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How to Make Your Game Streams Accessible with Live Captions

Whether you’re broadcasting your game streams every day or doing the occasional “just chatting” session on weekends, you want to grow your audience. One way to grow and also to avoid alienating your fans is to make sure that your content is as accessible as possible for those with hearing or vision challenges. Adding closed captioning is the best place to start.

I have recently had several hard of hearing or visually impaired people join my community and I didn’t actually realize how inaccessible my broadcasts were to people I called my friends. During my discussions with others on accessibility I realized that, not only did I need to make my streams more accessible for friends, but also I was missing out on entire audiences of potential viewers. According to the NIH, 15 percent of American adults have some kind of hearing issue. And that doesn’t even include everyone who just likes to watch video with the volume off. 

Accessibility is often overlooked in gaming. It’s seen as tedious to implement and a lack of ease of use can be intimidating. Hopefully this quick how to can help you on your journey to inclusion. Here’s how to add captions to your game streams.

What You’ll Need for Game Stream Captioning 

  • A capable PC, ideally one of the best gaming PCs or best gaming laptops. But if you’re streaming now, you are probably ok. My PC is an MSI GE63 Raider 8SE laptop. Prebuilt and a great beginners streaming laptop.
  • Google Chrome as a web browser as I have found other browsers do not support the web captioner software.
  • More than one monitor for display. Game and window capturing in OBS are impossible on one window so if you are running on a one screen set up this captioning setup isn't possible. See our list of best gaming monitors if you’re shopping.
  • A headset is not necessary but helps cut down on background noise that might interfere with the transcription. The best gaming headsets will keep the game sounds from getting into the mic.
  • A microphone, ideally one of the best gaming microphones. : The better the microphone the better the captioning service will be able to accurately capture your audio. For this tutorial I used a Blue Yeti X. A webcam isn't necessary for this but I always use one for broadcasts and here I used the Logitech stream cam. Here’s a list of the best webcams.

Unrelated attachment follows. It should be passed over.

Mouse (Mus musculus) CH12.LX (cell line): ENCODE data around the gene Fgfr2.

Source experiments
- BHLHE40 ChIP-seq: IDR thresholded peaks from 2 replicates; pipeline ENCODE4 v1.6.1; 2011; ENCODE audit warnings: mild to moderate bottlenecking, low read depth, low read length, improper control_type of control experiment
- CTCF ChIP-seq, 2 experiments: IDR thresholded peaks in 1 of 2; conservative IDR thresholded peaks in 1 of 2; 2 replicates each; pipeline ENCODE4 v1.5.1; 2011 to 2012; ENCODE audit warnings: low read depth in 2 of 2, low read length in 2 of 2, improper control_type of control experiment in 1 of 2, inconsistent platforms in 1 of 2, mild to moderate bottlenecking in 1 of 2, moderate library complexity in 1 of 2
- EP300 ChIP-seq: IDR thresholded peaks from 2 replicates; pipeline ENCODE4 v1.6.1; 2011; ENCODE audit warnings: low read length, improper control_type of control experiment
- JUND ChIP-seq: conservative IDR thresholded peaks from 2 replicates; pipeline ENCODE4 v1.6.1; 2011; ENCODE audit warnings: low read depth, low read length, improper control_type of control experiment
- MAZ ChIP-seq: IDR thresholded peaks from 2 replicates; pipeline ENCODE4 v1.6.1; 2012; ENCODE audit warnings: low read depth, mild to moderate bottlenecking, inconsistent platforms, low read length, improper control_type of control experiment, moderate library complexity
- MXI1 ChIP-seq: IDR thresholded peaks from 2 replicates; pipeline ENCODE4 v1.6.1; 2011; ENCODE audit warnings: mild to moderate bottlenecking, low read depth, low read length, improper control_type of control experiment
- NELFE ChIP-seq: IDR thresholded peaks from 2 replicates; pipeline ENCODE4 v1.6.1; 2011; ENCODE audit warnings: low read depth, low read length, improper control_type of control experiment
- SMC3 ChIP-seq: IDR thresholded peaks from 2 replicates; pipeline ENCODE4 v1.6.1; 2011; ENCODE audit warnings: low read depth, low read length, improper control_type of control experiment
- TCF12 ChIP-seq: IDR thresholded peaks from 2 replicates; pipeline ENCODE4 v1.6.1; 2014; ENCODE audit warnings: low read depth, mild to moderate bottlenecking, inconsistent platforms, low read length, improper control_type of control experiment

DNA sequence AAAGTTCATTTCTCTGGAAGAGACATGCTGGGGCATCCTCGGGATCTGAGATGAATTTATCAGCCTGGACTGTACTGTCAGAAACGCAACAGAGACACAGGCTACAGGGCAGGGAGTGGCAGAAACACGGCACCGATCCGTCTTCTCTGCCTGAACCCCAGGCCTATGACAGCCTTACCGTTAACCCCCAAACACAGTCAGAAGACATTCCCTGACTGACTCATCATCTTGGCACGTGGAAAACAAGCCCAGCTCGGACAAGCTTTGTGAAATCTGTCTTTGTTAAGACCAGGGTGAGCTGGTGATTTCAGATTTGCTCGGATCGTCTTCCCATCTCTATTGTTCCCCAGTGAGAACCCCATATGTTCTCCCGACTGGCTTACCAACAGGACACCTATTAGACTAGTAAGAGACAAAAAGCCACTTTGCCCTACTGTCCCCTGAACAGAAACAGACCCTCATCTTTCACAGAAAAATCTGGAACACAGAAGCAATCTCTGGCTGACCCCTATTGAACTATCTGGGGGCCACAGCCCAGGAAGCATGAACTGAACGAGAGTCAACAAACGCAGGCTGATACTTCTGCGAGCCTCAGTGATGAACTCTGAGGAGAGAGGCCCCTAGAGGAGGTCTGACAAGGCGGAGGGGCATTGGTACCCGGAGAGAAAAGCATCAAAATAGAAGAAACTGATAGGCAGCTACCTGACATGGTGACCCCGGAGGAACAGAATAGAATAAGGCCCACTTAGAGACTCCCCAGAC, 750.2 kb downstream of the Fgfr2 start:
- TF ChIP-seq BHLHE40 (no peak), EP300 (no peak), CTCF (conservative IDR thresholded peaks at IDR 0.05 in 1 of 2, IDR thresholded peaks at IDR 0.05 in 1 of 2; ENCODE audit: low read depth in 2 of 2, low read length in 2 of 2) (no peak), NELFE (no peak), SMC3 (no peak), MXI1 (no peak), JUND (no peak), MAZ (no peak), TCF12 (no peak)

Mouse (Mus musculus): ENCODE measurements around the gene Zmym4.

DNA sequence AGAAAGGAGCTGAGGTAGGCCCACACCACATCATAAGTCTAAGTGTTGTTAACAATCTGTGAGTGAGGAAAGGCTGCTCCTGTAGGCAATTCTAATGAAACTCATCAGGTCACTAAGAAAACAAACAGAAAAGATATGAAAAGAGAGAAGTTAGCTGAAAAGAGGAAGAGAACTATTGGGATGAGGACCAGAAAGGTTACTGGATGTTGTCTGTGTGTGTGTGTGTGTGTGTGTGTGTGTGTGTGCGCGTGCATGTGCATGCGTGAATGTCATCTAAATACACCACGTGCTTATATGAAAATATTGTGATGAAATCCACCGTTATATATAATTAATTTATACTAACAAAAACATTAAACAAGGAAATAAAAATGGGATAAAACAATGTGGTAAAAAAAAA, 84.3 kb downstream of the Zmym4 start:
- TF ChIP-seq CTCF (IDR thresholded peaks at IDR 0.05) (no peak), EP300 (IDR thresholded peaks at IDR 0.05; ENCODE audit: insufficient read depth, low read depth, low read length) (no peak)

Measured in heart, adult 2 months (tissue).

• OBS Studio Software. This is a free download. I also used the Streamelements plug-in for OBS as this is my preferred streaming software.

How to Set Up Real-Time Captions for Game Streaming 

1. Launch OBS and move to whichever monitor you do not plan on launching your game from.

(Image credit: Tom's Hardware)

2. Navigate to https://webcaptioner.com/captioner  in your browser.

3. Sign in  by clicking on the three dots in the lower right corner of the window and then the sign-in button. You can use your Google, Facebook or Twitter account as a login.  This saves your information and configuration so you do not need to reconfigure every time you access the site 

(Image credit: Tom's Hardware)

4. Make sure the site is capturing the right audio device by navigating to chrome://settings/content/microphone and making sure your microphone is selected.  

(Image credit: Tom's Hardware)

5. Adjust profanity settings and capture size and color by navigating to the settings menu (accessible by clicking the three dots). . I left mine on default and allowed profanity since my broadcasts are 18 and up.

(Image credit: Tom's Hardware)

6. Click Start Captioning.  

(Image credit: Tom's Hardware)

If you are prompted for permission to use your microphone, Allow it. 

(Image credit: Tom's Hardware)

If you see that the microphone is blocked, click the camera icon and select “Always allow” 

(Image credit: Tom's Hardware)

7. Select new window from the menu. 

(Image credit: Tom's Hardware)

A second window appears, without any of the browser or bookmark bars in it.  This is the window we’ll be showing in our stream, because we don’t want our viewers to see all the extra buttons and widgets, just the captions. DO NOT MINIMIZE THIS NEW WINDOW. OBS won’t see the captions if it is minimized. 

(Image credit: Tom's Hardware)

8. Click the + button under Sources in OBS and select Window Capture. 

(Image credit: Tom's Hardware)

9. Click OK to create a new Window Capture source. 

(Image credit: Tom's Hardware)

10. Select the Captions window from the Window pulldown, select Window title must match from the Window Match Priority menu and click OK

(Image credit: Tom's Hardware)

11. Resize and position the box within OBS. Hold down the alt key and drag to crop the box so that it only shows the amount of text you want visible at once and doesn’t show the window title bar from the browser. I crop to a single line of text and place the box along the center bottom of my screen.  

(Image credit: Tom's Hardware)

After this is complete you are ready to go live with a stream that is accessible. There are other closed captioning options embedded with Twitch or available through plugins but from the members of the disabled community I have spoken with, this is the easiest set up and most reliable captioning service.

Webcaptioner.com also recently announced that it will be working with OBS studio to encode closed captions in a stream via adding the OBS Studio channel. Making broadcasting and gaming more accessible doesn’t just benefit the audience, it also broadens the amount of viewers you as the broadcaster can reach. This is a great and relatively simple way to begin turning your broadcasts into an accessible and inclusive space.

  • JOSHSKORN
    Interesting. I saw a device on EVGA's website that is a streaming box. XR1. I'm interested in seeing how that plays out.
    Reply